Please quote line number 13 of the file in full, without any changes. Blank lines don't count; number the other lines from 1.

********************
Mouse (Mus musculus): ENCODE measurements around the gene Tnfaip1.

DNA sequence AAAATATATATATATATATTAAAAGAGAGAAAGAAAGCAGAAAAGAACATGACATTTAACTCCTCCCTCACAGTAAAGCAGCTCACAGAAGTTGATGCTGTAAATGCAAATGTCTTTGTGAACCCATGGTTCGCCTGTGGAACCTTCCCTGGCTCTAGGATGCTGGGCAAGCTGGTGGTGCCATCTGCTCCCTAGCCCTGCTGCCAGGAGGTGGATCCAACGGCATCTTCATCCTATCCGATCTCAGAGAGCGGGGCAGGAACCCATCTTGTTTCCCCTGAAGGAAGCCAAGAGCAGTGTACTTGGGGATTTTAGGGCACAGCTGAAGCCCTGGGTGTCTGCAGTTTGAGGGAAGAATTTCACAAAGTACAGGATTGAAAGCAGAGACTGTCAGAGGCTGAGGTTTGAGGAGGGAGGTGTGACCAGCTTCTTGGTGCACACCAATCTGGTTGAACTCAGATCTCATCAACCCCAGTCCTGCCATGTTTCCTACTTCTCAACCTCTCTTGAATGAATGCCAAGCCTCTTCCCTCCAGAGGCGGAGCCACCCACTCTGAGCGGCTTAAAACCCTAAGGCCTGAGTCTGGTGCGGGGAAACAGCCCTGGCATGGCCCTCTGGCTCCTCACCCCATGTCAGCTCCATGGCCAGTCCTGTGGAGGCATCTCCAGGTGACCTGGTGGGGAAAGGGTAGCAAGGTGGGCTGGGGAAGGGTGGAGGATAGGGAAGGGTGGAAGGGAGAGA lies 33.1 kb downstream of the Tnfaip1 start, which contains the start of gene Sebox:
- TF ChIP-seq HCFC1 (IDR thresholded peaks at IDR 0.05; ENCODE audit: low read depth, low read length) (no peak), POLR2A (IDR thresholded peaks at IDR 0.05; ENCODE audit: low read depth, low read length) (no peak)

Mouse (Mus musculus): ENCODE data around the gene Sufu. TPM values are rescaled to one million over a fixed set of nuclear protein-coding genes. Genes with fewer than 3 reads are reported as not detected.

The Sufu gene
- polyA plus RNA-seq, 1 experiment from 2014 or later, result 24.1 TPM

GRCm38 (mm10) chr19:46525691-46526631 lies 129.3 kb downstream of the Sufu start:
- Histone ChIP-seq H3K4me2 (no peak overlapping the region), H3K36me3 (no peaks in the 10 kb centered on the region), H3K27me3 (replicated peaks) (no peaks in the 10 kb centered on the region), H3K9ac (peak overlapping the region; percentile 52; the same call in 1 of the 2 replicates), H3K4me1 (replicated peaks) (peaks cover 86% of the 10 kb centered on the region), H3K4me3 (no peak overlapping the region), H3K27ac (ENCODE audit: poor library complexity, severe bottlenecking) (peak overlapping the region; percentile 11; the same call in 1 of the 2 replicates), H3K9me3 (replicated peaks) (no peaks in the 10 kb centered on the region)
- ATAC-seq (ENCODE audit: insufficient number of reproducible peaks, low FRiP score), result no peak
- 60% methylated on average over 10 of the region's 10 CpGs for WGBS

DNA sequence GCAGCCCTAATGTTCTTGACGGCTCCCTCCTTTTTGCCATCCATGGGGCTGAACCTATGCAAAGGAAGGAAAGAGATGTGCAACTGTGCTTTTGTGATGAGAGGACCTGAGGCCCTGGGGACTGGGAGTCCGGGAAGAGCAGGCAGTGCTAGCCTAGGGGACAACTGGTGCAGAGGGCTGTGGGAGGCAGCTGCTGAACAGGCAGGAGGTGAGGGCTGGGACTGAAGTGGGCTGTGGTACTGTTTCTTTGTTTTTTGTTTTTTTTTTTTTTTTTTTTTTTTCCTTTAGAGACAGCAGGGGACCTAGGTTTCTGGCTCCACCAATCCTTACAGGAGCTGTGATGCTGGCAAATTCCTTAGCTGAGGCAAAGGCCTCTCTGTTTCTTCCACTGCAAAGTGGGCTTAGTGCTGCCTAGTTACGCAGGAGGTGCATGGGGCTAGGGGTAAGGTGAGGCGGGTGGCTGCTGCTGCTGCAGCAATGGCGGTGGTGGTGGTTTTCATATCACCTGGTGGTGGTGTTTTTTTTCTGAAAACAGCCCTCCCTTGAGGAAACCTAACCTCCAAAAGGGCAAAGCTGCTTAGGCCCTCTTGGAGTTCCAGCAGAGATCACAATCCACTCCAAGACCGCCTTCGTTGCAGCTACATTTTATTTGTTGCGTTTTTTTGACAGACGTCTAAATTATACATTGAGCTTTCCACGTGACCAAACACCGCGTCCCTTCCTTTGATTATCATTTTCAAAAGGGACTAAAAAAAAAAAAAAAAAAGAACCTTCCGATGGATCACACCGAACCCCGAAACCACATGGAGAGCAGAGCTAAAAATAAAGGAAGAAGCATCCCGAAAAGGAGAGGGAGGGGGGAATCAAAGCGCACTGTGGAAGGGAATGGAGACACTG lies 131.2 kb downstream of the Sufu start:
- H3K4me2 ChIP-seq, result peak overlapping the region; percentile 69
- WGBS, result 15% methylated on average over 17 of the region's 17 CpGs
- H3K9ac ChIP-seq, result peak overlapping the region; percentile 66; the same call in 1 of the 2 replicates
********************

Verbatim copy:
- WGBS, result 15% methylated on average over 17 of the region's 17 CpGs